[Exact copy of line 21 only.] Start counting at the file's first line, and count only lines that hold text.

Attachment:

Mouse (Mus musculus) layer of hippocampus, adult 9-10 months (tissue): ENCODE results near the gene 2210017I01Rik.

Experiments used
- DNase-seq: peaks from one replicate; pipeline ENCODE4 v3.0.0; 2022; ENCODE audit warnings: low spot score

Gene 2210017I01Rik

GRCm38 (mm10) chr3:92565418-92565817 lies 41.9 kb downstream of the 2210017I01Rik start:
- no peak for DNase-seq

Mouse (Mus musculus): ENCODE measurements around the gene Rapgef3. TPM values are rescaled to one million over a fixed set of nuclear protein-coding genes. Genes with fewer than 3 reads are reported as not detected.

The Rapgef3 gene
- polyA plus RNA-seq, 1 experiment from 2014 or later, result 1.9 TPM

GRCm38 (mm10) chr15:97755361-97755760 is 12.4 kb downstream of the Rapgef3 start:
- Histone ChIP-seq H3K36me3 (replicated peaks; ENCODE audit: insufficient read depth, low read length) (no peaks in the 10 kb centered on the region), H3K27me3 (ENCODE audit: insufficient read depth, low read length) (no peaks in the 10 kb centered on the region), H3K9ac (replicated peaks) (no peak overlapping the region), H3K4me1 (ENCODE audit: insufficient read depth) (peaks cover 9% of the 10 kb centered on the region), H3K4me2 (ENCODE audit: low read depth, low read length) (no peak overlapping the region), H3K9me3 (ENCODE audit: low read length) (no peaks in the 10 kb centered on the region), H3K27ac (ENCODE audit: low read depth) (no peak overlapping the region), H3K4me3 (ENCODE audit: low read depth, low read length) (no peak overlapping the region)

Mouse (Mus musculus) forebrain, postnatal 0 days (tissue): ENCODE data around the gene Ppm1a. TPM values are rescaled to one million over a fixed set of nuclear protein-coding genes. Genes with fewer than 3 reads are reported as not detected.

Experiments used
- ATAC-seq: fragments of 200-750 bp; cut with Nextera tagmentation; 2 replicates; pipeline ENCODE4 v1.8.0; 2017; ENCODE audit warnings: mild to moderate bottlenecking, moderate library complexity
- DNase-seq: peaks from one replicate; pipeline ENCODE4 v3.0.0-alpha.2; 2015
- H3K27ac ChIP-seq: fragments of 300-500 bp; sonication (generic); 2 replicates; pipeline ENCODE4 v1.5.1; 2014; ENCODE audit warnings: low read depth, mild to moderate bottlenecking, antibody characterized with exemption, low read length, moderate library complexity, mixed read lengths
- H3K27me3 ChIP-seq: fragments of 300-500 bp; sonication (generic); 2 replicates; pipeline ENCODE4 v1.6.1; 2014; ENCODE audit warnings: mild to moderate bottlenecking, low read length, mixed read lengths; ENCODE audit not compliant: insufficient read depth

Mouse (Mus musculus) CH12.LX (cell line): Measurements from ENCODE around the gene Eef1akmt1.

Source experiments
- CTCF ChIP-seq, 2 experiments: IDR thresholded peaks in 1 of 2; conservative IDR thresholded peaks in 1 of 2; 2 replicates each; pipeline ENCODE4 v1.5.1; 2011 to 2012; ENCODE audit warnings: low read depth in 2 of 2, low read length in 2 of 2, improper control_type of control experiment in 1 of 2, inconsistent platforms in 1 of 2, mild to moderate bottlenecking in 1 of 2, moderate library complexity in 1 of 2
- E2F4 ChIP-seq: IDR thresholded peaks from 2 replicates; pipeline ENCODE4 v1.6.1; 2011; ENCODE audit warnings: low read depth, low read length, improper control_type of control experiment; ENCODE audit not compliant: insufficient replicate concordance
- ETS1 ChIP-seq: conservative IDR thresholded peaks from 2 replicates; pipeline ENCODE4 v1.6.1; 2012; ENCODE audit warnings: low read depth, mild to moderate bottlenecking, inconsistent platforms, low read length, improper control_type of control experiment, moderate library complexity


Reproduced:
- E2F4 ChIP-seq: IDR thresholded peaks from 2 replicates; pipeline ENCODE4 v1.6.1; 2011; ENCODE audit warnings: low read depth, low read length, improper control_type of control experiment; ENCODE audit not compliant: insufficient replicate concordance